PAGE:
Bulleh Shah

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Syed Abdullah Shah Qadri
"Bulleh Shah"
سید عبداللہ شاہ قادری
BullehShah.jpg
Personal
Born
Syed Abdullah Shah Qadri

c. 1680 CE
Diedc. 1757 CE (aged 77)
Kasur, Bhangi Misl, Sikh Confederacy
(present-day Punjab, Pakistan)
Resting placeKasur, Punjab
ReligionIslam
Parents
  • Shah Muhammad Darwaish (father)
  • Fatima Bibi (mother)
Main interest(s)Tassawuf, ishq, philosophy, poetry, divine love
TariqaQadiri-Shattari
  • Also venerated by many Sikhs
PhilosophySufism
  • Also venerated by many Sikhs

Syed Abdullah Shah Qadri[1] (Punjabi: سید عبداللہ شاہ قادری (Shahmukhi); ਸੱਈਦ ਅਬਦੁੱਲਾਹ ਸ਼ਾਹ ਕ਼ਾਦਰੀ (Gurmukhi); 1680–1757), known popularly as Bulleh Shah (Punjabi: بُلّھے شاہ (Shahmukhi); ਬੁੱਲ੍ਹੇ ਸ਼ਾਹ (Gurmukhi)) and Bulleya, was a Punjabi philosopher and Sufi poet during 17th-century Punjab. His ancestors had migrated from Bukhara (modern-day Uzbekistan) some three hundred years earlier.[2] His first spiritual teacher was Shah Inayat Qadiri, a Sufi murshid of Lahore. He was a mystic poet and is universally regarded as "The Father of Punjabi Enlightenment". He lived and was buried in Kasur.

Biography[edit]

He was born in 1680 in Uch, Multan province, Mughal Empire (present day Punjab, Pakistan).[2] Bulleh Shah was an eminent scholar of Arabic and Persian.[2] After his early education, he went to Lahore where he met Inayat Qadri, and became his disciple.[1]

Bulleh Shah's father, Shah Muhammad Darwaish, was well-versed in Arabic, Persian, and the Quran.[2] Due to uncertain reasons, he had to move to Malakwal, a village of Sahiwal. Later, when Bulleh Shah was six years old, his family moved to Pandoke, which is 50 miles southeast of Kasur. Bulleh Shah was schooled by his father, along with the other children of the village. Most sources confirm that Bulleh Shah had to work as a child and adolescent herder in the village. It is confirmed that he received his higher education in Kasur. Some historians claim that Bulleh Shah received his education at a highly reputed madrassa run by Hafiz Ghulam Murtaza where he taught for some time after his graduation. After his early education, he went to Lahore where he met Inayat Arian, and became his disciple.[1][3]

He died in 1757, at the age of 77 and was buried in Kasur, where he had spent most of his life. A dargah was built over his grave. He was declared non-Muslim by a few literalist "Mullah" of Kasur and they had claimed it was prohibited to offer the funeral prayer of Bulleh Shah due to Kufr fatwa (allegations) put on him by extremists. His funeral prayer was led by Qazi Hafiz Syed Zahid Hamdani, a great religious personality of Kasur.[4]

He was buried in Kasur when he died in 1757.[5] There is a clean and very huge veranda which leads to the Tomb of Baba Bulleh Shah as you enter the shrine. The ceiling of shrine is decorated with the verses of Bulleh Shah in elegant calligraphy.

Poetry[edit]

Bulleh Shah lived after the Punjabi Sufi poet and saint Fariduddin Ganjshakar (1179–1266) and lived in the same period as other Punjabi Sufi poet Sultan Bahu (1629–1691). His lifespan also overlapped with the Punjabi poet Waris Shah (1722–1799), of Heer Ranjha fame and the Sindhi Sufi poet Abdul Wahab (1739–1829), better known by his pen name Sachal Sarmast. Amongst Urdu poets, Bulleh Shah lived 400 miles away from Mir Taqi Mir (1723–1810) of Delhi.[4]

Bulleh Shah practised the Sufi tradition of Punjabi poetry established by poets like Shah Hussain (1538–1599), Sultan Bahu (1629–1691), and Shah Sharaf (1640–1724).[4]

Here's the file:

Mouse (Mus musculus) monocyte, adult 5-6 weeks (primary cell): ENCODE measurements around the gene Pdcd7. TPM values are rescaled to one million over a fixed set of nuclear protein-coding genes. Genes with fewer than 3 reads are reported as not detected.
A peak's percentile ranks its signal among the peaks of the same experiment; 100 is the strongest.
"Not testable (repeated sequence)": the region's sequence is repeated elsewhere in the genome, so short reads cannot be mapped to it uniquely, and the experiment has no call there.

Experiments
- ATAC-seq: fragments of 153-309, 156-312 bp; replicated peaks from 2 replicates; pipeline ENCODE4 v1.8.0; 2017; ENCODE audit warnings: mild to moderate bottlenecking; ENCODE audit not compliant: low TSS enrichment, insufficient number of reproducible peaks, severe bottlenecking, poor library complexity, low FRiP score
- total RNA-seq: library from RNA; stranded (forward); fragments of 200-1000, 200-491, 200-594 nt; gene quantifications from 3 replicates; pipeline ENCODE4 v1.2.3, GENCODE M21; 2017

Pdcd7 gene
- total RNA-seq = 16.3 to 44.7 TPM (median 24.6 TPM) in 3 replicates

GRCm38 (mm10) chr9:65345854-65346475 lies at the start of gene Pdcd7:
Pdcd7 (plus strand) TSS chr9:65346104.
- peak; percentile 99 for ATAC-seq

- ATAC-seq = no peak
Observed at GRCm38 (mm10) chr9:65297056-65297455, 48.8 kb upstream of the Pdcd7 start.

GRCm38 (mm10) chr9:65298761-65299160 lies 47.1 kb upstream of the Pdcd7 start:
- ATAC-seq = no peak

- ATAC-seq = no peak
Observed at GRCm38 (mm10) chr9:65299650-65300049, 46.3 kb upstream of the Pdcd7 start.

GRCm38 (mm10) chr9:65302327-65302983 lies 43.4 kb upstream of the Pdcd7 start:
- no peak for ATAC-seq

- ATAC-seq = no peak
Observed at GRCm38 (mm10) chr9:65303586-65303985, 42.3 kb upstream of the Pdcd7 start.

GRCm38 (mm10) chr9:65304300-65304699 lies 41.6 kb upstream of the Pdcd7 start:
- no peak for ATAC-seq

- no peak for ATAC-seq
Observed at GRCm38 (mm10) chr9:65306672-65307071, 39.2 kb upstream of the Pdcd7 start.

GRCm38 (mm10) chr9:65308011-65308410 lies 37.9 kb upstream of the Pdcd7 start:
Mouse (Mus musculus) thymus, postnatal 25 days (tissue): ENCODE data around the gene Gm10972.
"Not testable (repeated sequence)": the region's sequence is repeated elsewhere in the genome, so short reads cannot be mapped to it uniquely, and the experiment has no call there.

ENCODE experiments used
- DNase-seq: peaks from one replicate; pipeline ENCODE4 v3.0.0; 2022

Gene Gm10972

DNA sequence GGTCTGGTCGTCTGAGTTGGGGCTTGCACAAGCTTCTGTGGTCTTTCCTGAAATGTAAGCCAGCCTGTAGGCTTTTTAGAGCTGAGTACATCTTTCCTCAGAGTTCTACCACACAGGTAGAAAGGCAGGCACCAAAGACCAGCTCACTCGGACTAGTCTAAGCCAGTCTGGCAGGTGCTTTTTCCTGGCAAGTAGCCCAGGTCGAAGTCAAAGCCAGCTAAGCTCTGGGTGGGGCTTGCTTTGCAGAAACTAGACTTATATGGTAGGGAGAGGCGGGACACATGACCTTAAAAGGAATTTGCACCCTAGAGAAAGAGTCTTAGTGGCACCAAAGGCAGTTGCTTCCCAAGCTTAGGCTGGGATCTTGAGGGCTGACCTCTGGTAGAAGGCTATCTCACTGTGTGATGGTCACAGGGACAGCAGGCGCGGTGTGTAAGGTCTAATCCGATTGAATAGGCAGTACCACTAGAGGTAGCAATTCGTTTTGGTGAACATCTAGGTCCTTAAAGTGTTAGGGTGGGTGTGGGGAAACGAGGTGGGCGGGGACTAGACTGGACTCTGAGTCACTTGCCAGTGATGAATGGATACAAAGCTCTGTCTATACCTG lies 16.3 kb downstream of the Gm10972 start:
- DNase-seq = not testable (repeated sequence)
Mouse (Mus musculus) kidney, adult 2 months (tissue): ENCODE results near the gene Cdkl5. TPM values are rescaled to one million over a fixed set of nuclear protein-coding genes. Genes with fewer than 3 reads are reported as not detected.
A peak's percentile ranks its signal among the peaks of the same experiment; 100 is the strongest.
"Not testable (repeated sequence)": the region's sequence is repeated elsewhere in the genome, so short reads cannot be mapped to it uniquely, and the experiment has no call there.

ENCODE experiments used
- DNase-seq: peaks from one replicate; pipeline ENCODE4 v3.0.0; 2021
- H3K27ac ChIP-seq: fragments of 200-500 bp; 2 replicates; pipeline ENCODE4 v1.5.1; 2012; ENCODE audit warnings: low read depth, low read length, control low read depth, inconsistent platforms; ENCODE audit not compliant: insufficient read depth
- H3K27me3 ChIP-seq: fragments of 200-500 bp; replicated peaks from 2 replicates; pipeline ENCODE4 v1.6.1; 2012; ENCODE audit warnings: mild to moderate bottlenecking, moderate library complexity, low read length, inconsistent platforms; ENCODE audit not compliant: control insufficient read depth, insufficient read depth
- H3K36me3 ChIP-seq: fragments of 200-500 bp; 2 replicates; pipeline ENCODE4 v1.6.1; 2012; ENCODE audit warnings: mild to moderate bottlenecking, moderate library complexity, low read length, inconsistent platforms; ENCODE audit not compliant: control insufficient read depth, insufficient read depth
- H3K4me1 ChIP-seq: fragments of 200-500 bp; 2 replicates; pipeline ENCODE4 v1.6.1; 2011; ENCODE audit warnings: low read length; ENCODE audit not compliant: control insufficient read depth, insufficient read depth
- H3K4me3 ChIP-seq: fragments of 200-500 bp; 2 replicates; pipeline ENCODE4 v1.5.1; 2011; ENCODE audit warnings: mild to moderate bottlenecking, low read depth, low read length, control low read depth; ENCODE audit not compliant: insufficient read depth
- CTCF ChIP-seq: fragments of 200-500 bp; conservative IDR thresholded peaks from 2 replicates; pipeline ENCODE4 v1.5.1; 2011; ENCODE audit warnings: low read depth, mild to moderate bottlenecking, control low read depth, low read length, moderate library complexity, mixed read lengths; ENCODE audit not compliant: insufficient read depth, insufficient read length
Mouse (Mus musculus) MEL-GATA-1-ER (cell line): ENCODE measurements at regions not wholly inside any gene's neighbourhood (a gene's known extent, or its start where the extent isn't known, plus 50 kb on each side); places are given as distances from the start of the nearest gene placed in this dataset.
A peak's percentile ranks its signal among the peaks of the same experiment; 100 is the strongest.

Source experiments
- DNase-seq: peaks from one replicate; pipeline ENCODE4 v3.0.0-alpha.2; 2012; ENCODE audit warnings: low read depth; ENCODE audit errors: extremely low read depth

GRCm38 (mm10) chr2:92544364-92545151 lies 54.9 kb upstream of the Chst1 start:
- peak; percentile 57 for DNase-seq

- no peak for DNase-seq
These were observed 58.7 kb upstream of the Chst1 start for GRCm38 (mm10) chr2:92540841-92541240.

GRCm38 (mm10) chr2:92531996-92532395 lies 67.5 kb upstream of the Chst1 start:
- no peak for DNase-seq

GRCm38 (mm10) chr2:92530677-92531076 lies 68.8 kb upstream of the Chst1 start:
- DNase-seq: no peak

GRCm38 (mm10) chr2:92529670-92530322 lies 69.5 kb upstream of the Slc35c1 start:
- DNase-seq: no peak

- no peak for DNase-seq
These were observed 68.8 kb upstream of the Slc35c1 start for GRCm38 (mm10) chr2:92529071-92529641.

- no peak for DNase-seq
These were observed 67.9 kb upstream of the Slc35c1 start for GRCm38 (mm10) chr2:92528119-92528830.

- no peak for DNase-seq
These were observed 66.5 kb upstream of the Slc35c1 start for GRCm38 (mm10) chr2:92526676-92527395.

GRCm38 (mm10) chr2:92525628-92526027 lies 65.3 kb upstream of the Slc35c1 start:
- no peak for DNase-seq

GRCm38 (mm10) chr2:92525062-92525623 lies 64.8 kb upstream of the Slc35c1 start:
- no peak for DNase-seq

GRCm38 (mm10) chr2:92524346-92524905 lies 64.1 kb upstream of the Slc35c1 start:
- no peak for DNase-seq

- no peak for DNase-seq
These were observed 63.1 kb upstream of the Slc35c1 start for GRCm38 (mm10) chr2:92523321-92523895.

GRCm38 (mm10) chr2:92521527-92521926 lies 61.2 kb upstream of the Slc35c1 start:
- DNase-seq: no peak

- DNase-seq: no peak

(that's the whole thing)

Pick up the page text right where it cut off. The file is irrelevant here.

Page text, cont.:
The verse form Bulleh Shah primarily employed is the Kafi, popular in Punjabi and Sindhi poetry.[1]

Many people have put his Kafis to music, from humble street-singers to renowned Sufi singers like Nusrat Fateh Ali Khan, Fareed Ayaz, Pathanay Khan, Abida Parveen, the Waddali Brothers and Sain Zahoor, from the synthesised techno qawwali remixes of UK-based Asian artists to the Pakistani rock band Junoon.[5]

Modern renderings[edit]

Bands and albums[edit]

In the 1990s, Junoon, a rock band from Pakistan, rendered his poems "Bullah Ki Jaana" and "Aleph" ("Ilmon Bas Kareen O Yaar"). In 2004, Indian musician Rabbi Shergill turned the abstruse metaphysical poem "Bullah Ki Jaana" into a rock/fusion song in his debut album Rabbi; the song was a chart-topper in 2005, helping the album to eventually sell over 10,000 copies and became immensely popular in India and Pakistan.[6][7]

The Wadali Bandhu, a Punjabi Sufi group from India, have also released a version of "Bullah Ki Jaana" in their album Aa Mil Yaar... Call of the Beloved. Another version was performed by Lakhwinder Wadali and entitled "Bullah".[citation needed] Dama Dam Mast Qalandar, a qawwali composed in honour of Shahbaz Qalandar, has been one of Bulleh Shah's most popular poems and has been frequently rendered by many Indian, Pakistani and Bangladeshi singers including Noor Jehan, Ustad Nusrat Fateh Ali Khan, Abida Parveen, Sabri Brothers, Wadali brothers, Reshman and Runa Laila. Other qawwali songs by Bulleh Shah, include "Sade Vehre Aya Kar" and "Mera Piya Ghar Aaya".[5] In 2008, a version of Bulleh Shah's famous verse, Aao Saiyo Ral Deyo Ni Wadhai, was sung by Shafqat Amanat Ali Khan, for his debut solo album, Tabeer. Ali named the song "Bulleh Shah" in honor of the poet.

Also in 2016, a collaboration between two EDM artists (Headhunterz and Skytech) named "Kundalini" used words created by Bulleh Shah, as well as having the words Bulleh Shah in the lyrics.[8] Bulleh Shah's verses have been an inspiration to painters as well, as in the two series of paintings (Jogia Dhoop and Shah Shabad) by an Indian painter Geeta Vadhera inspired by the poetry of Bulleh Shah and other Sufi poets and saints. In 2017, British Pakistani singer Yasir Akhtar used Bulleh Shah's poetry in his song "Araam Naal Kar – Take it Easy".[9][10] In 2019, Sona Mohapatra used a Kalam of Bulleh Shah in her song "R.A.T Mashup".[citation needed]

Films[edit]